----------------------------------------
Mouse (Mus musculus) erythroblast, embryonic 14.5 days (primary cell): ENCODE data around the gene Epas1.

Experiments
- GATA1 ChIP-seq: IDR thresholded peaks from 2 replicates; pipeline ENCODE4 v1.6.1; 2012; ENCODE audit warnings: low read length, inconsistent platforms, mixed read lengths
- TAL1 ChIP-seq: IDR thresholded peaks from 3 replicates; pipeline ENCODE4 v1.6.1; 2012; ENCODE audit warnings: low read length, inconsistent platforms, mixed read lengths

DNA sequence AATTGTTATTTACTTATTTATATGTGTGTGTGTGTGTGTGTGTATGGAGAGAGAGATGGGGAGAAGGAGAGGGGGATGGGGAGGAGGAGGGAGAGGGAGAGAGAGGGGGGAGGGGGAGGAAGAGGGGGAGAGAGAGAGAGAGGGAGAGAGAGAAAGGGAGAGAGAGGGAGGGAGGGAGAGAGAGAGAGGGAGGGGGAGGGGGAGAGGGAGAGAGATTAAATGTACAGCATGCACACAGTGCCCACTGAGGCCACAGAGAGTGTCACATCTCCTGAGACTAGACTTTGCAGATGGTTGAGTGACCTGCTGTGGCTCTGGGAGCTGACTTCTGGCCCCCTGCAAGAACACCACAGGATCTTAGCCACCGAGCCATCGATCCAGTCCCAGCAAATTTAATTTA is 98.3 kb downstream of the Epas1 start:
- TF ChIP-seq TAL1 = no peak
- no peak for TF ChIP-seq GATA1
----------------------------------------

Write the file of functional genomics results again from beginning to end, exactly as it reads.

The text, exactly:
Mouse (Mus musculus) erythroblast, embryonic 14.5 days (primary cell): ENCODE data around the gene Epas1.

Experiments
- GATA1 ChIP-seq: IDR thresholded peaks from 2 replicates; pipeline ENCODE4 v1.6.1; 2012; ENCODE audit warnings: low read length, inconsistent platforms, mixed read lengths
- TAL1 ChIP-seq: IDR thresholded peaks from 3 replicates; pipeline ENCODE4 v1.6.1; 2012; ENCODE audit warnings: low read length, inconsistent platforms, mixed read lengths

DNA sequence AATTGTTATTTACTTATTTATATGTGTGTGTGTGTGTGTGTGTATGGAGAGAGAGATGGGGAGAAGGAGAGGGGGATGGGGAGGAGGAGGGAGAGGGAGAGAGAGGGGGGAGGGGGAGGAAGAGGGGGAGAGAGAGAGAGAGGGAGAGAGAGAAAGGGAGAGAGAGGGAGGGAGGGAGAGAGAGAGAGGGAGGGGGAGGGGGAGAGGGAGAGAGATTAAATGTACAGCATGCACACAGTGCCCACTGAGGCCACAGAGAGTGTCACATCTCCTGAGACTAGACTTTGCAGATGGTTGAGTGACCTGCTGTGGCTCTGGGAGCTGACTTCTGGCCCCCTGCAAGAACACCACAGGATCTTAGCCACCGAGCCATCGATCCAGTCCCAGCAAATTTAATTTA is 98.3 kb downstream of the Epas1 start:
- TF ChIP-seq TAL1 = no peak
- no peak for TF ChIP-seq GATA1